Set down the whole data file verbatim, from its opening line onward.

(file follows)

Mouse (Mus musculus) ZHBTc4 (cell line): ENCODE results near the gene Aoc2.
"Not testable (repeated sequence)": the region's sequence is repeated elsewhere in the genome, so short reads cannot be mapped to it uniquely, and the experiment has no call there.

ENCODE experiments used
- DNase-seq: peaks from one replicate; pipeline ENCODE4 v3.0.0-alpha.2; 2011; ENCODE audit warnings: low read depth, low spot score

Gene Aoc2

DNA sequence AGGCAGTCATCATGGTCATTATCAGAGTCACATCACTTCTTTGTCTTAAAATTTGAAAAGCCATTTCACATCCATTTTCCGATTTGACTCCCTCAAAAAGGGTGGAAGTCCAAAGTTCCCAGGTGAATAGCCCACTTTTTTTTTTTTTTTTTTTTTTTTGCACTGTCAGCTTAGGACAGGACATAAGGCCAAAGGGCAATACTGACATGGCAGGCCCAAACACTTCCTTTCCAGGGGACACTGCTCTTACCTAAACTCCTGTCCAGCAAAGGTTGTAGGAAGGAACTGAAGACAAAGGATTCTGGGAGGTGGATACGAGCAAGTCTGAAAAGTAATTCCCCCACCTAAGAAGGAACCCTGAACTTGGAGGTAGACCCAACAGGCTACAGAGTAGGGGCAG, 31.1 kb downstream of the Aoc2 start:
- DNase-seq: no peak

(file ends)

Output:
Mouse (Mus musculus) ZHBTc4 (cell line): ENCODE results near the gene Aoc2.
"Not testable (repeated sequence)": the region's sequence is repeated elsewhere in the genome, so short reads cannot be mapped to it uniquely, and the experiment has no call there.

ENCODE experiments used
- DNase-seq: peaks from one replicate; pipeline ENCODE4 v3.0.0-alpha.2; 2011; ENCODE audit warnings: low read depth, low spot score

Gene Aoc2

DNA sequence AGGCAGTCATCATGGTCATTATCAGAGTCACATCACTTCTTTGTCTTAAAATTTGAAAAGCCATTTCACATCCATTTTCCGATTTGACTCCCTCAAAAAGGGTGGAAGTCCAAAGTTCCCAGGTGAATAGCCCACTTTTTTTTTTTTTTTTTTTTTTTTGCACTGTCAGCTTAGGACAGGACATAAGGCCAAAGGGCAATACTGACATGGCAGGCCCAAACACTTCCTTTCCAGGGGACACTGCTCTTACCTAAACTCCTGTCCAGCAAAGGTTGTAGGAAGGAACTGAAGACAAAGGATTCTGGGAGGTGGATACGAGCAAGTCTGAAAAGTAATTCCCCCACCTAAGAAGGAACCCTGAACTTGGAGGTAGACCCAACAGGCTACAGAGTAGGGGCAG, 31.1 kb downstream of the Aoc2 start:
- DNase-seq: no peak